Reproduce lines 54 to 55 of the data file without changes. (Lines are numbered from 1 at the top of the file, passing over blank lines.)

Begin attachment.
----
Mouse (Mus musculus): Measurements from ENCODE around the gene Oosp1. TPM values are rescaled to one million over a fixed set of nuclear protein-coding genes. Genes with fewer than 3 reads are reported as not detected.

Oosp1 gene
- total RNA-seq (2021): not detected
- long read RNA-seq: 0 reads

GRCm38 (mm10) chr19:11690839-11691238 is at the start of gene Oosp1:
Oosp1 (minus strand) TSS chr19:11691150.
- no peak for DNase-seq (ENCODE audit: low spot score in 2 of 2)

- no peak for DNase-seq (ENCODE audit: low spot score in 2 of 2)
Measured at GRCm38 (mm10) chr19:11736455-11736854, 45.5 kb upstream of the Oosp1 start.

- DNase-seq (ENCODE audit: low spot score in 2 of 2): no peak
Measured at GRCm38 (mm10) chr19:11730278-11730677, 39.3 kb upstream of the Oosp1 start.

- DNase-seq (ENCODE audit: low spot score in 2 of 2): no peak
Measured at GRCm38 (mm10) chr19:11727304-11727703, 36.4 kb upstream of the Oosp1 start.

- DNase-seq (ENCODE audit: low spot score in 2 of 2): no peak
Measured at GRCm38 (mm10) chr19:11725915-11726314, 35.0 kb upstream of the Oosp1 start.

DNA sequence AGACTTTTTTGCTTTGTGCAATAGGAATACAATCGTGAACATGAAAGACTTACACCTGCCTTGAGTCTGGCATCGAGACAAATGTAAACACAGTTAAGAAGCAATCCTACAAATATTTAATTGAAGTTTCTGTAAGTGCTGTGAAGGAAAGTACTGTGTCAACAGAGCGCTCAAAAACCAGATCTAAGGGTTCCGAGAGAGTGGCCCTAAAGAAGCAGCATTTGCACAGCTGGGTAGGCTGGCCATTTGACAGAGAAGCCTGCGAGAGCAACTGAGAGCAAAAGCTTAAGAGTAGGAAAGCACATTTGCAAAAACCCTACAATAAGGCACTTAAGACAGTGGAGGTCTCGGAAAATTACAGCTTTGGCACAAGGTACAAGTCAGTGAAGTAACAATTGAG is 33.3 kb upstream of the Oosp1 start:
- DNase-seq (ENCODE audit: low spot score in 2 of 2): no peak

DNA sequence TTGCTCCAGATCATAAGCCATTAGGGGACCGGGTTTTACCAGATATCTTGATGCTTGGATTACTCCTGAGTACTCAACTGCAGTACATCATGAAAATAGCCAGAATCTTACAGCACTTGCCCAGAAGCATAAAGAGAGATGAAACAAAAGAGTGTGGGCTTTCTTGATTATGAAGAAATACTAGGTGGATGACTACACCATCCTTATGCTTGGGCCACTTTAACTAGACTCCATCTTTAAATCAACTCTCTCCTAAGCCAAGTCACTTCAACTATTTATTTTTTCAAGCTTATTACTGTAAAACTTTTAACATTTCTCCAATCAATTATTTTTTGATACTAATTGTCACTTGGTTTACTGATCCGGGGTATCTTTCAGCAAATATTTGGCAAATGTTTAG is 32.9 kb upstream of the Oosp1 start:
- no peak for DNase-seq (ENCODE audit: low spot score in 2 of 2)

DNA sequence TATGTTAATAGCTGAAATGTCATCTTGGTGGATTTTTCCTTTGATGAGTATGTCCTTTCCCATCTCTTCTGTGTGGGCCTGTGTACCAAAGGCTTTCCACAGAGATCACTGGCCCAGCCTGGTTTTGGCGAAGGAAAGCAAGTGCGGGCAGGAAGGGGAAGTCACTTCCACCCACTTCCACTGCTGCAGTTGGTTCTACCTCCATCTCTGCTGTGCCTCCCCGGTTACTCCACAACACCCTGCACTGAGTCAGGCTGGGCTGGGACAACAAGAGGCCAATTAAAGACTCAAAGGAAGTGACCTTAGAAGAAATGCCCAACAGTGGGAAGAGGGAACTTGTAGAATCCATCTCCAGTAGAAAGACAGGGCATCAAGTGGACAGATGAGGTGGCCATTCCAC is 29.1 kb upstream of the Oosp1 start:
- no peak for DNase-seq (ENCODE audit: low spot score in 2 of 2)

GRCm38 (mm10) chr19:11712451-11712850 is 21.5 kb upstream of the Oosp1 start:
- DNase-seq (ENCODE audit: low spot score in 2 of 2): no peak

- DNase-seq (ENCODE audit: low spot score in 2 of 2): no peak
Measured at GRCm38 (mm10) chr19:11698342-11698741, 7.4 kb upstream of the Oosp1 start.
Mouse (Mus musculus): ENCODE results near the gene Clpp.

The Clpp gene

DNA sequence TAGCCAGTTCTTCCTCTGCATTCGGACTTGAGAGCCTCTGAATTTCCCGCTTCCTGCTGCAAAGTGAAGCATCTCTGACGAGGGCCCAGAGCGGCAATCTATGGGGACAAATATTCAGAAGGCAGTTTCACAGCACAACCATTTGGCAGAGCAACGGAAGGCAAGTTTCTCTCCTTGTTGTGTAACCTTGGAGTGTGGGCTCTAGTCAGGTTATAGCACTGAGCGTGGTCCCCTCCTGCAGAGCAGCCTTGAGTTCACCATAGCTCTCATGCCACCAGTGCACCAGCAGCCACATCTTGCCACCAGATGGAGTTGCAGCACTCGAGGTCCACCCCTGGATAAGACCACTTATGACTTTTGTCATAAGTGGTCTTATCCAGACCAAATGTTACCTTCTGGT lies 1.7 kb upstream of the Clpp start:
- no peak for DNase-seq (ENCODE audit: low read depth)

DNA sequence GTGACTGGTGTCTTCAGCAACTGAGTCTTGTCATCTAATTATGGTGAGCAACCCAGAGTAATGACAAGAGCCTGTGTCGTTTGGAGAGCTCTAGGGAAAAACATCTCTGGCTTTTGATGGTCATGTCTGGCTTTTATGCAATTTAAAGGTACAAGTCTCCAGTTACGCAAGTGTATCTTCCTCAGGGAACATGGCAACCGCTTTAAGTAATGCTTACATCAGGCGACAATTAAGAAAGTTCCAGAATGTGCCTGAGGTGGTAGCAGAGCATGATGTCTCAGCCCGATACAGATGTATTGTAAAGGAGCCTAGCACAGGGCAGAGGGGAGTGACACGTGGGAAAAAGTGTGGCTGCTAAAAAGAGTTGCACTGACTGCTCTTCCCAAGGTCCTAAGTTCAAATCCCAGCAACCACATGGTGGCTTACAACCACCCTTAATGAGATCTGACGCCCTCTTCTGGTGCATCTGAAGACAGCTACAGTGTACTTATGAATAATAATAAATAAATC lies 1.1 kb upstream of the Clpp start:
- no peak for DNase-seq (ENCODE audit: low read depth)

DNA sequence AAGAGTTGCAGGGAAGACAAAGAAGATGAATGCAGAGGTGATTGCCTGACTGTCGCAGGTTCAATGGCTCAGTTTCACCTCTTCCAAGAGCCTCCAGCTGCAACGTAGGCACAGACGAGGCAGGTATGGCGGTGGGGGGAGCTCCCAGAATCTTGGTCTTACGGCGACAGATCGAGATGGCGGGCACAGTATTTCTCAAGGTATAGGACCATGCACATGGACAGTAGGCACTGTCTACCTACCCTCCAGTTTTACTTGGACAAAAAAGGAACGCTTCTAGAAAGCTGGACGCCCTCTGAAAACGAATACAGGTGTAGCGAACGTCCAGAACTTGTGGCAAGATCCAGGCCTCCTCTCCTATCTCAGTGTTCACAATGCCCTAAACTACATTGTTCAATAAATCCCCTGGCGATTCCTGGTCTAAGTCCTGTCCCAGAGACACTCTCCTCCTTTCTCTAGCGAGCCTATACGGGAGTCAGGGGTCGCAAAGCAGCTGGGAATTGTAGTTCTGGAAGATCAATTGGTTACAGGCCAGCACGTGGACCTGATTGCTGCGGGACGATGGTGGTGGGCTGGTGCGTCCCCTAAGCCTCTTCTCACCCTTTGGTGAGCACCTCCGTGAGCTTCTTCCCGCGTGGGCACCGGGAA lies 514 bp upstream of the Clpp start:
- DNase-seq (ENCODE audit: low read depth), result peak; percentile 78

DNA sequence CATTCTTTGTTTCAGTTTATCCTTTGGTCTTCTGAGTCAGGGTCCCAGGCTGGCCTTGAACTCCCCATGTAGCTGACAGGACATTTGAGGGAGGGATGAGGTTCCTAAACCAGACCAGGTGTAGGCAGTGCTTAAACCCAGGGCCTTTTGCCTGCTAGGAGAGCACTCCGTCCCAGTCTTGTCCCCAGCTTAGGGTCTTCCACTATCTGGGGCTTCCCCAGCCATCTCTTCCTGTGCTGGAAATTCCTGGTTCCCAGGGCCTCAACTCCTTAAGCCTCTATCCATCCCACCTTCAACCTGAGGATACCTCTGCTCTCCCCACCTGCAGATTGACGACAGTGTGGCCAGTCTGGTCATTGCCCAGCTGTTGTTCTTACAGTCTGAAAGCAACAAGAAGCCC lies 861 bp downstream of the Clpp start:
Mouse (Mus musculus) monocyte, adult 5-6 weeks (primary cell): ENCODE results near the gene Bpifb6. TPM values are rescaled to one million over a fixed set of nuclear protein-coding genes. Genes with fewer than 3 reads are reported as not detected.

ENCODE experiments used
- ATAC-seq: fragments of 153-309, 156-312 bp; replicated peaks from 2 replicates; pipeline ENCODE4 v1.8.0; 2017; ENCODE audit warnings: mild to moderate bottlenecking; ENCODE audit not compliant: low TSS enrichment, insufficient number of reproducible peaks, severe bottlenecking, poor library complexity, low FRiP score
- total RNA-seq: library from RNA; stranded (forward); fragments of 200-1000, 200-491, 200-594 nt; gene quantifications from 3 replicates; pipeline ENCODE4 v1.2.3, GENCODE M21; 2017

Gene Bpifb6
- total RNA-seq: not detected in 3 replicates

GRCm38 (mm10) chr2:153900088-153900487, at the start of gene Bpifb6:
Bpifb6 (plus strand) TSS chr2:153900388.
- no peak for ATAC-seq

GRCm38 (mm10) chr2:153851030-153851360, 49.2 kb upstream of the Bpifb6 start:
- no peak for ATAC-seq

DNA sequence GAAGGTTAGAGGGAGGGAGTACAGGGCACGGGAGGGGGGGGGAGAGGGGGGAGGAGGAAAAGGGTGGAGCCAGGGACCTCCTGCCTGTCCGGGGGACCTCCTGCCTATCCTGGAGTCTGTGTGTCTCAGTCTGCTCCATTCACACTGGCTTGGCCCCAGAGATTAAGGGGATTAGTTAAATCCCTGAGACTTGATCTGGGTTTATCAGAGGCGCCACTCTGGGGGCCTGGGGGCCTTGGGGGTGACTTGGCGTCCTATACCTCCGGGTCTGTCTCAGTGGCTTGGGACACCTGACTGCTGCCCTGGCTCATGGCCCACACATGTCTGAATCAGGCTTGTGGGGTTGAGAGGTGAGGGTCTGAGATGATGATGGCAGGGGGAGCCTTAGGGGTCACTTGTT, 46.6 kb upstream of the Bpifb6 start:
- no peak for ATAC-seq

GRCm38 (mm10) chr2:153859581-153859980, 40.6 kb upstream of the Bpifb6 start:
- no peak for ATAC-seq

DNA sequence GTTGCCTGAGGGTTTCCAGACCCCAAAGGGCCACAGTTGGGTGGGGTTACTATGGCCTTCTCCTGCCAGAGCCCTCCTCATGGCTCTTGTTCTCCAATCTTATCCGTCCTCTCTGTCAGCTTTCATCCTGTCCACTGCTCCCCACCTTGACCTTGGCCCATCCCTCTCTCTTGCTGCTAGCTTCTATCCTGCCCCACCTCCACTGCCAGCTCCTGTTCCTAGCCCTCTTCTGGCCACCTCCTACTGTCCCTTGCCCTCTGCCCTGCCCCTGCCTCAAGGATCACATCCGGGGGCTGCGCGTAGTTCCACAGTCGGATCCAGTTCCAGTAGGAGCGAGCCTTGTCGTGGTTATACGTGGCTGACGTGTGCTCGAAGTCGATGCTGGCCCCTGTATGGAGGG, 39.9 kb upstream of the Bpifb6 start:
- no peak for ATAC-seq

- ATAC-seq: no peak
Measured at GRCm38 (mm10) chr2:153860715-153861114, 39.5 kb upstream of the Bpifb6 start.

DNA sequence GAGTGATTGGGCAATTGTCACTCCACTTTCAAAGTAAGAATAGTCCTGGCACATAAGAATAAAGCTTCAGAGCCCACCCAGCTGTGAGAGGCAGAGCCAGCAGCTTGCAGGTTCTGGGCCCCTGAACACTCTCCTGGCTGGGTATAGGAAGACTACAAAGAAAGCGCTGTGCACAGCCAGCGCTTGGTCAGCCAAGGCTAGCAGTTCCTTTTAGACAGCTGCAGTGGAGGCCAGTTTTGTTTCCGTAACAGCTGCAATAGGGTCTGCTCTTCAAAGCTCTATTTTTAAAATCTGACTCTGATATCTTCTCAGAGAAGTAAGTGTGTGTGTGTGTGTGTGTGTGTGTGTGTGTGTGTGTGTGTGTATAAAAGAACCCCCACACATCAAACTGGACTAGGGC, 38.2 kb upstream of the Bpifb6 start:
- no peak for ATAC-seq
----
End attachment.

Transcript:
DNA sequence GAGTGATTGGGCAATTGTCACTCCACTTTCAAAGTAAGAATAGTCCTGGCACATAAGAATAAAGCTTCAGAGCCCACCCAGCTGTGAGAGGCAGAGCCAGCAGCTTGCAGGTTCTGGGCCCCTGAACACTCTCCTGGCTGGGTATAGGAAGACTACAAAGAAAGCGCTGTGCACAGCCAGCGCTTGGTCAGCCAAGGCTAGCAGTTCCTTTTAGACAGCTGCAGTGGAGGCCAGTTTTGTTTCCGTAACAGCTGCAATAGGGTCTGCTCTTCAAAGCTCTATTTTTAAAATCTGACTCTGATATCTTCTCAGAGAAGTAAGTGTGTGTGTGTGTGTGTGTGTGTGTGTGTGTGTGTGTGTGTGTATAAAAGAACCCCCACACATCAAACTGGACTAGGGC, 38.2 kb upstream of the Bpifb6 start:
- no peak for ATAC-seq